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DJD’s Party Time gets the seats shaking in downtown Calgary

Decidedly Jazz Danceworks threw a pretty catchy party Saturday night.

The Calgary dance company’s new show Party Time is a kind of celebration of springtime and it was hard not to watch the company’s dancers trace out the steps of a night on the town and feel a little spring in your step, no matter how close we are to the tax filing deadline (Tuesday!).

In fact, at DJD’s gorgeous 12th Avenue S.E. dance theatre, when a piece gets the audience’s groove, you can actually feel the bleachers move in time to the music onstage – and that’s what was happening in the first act Saturday night.

That’s when company member Sabrina Naz Comanescu, dressed a bit like a 1920s flapper, evoking turn-of-the-20th century New Orleans, acted as a kind of choreographed emcee for the evening, slowly drawing us into the dreamy, drifty world of Party Time.

What makes a DJD show special is that they have always blended their unique dance with live music.

Decidedly Jazz Danceworks’ new show Party Time opens Thursday night in Calgary at the DJD Dance Theatre

In Party Time’s first half, the soundscape is dominated by Andre Wickenheiser’s trumpet, which provides an almost elegiac soundtrack for the company as it gathers for a house party.

There’s Hugo Barry (Thys Armstrong), a mustachioed dude prone to missteps. There’s Fifi (Mara Liao Esnard), an animated presence who dreams of one day becoming a flying squirrel. There’s Zeus (Catherine Hayward), whose Van Dyck beard looks carved from a Rembrandt painting who moves like a panther.

Roshanak (Shahrzad Ahmadi) is a Persian powerhouse whose presence shrinks everyone around her.

David Kizzy Wisdom the 3rd  (Shemar Herbert) brings the street dance to the party and a pretty wicked sense of mischief.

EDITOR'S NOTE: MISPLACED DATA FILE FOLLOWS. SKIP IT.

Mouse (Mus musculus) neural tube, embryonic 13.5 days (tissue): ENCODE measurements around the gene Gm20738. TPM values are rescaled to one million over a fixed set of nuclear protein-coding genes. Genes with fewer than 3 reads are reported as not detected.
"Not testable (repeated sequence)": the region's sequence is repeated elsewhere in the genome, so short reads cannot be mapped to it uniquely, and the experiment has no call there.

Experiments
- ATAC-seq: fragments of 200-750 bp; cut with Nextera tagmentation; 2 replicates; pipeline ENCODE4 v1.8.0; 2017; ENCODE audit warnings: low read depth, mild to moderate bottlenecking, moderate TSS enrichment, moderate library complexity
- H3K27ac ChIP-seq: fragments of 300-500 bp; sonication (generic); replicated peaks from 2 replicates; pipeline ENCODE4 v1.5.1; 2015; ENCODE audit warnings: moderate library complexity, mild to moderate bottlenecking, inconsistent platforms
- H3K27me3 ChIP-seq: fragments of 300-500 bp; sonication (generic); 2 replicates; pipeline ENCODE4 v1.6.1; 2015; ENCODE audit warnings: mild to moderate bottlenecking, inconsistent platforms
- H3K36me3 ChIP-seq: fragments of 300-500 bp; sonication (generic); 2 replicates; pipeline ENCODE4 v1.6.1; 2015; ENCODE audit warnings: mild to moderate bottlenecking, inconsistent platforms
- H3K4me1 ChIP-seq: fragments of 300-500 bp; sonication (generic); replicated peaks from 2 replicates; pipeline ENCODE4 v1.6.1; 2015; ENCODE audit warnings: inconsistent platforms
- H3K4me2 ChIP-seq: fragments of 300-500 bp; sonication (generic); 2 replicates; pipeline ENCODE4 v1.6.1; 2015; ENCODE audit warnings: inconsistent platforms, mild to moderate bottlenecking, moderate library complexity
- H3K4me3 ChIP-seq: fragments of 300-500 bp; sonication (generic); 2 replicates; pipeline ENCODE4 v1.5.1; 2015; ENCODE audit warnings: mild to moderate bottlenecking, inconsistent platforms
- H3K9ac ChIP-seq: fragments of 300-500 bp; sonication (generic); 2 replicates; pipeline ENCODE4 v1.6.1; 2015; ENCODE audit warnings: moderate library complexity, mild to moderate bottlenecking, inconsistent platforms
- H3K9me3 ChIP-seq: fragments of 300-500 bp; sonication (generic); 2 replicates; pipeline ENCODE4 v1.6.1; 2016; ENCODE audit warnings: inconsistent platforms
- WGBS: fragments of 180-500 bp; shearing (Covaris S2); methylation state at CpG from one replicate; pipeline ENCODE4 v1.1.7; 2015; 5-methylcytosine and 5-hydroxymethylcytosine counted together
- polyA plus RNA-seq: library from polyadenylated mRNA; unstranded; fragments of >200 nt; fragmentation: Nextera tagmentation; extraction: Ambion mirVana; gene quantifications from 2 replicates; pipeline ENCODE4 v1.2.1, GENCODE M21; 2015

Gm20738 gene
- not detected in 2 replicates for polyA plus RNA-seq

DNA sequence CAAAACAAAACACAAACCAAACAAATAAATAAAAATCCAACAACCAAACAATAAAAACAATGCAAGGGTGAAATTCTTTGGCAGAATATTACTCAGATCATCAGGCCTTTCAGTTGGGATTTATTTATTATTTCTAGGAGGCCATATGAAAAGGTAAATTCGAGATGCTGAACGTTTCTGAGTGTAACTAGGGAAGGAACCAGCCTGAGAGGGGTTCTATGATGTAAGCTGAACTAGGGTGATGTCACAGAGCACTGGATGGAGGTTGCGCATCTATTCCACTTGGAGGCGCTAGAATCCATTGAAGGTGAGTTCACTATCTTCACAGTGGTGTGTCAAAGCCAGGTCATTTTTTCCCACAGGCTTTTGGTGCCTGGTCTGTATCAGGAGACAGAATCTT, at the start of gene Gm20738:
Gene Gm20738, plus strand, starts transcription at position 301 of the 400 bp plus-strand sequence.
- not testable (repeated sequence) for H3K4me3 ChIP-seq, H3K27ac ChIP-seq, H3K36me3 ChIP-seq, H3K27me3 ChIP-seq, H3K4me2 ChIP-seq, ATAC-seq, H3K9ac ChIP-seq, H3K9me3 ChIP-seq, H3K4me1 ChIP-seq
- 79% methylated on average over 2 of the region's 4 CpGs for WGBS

There’s others too, the same way there is at every party: people you spot across a crowded room, smoking a cigarette or laughing in a way that makes their head tilt back and showcases their molars and makes you write a life story for them in your head.

All of it unfolds somewhat dreamily, led by Wickenheiser’s lonely trumpet that made me think of city life, sort of the way it’s depicted in Billy Wilder’s Oscar-winning classic  film The Apartment or even the Edward Hopper painting Nighthawks at the Diner.

City living, as depicted in Party Time,  is a weird gumbo of loneliness and the instant intimacy that sometimes happens between strangers  who happen to be in the same place one night, listening to the same jazz ensemble melodies when a little magic happens.

Choreographed by DJD artistic director Kimberley Cooper, Party Time poignantly acknowledges both strands of city life – it bounces between celebration and meditation, between youthful exuberance (Esnard’s jubilant flying squirrel fantasy) and Hugo’s awkward efforts to fit in with a crowd he doesn’t quite fit in with.

The second half of Party Time pumps it up, replacing Wickenheiser’s lonely trumpet with something a little funkier, allowing Kizzy Wisdom the 3rd and Roshanak among others moments to shine, as the party goes deeper into the night and everyone starts to think and move and feel as one.

All of it benefits from Hannah Fisher’s sublime costume design and Scott Reid’s evocative sets. In addition to Wickenheiser’s wicked trumpet playing, there’s great musical chops from Carsten Rubeling (keyboards/trombone), Jeff Gammon (bass) and Luis ‘El Pana’ Tovar on drums.

Not to be overlooked either is the DJD Dance Centre: walking out of the theatre, you are greeted with a gorgeous, glassed-in tableau of downtown Calgary and Saturday, there were a few young women standing there taking selfies against a backdrop of the glittering city skyline – and I thought it kind of fits exactly into what Party Time explored.

I used to live in Los Angeles and one time someone asked what it’s like to live in Los Angeles and I said, “I’ve never lived anywhere where I met so many people for the first time.”

Party Time will make you feel like you’ve known the dance company and even the people sitting next to you forever.

At DJD Dance Theatre through May 5.

For tickets, go here.

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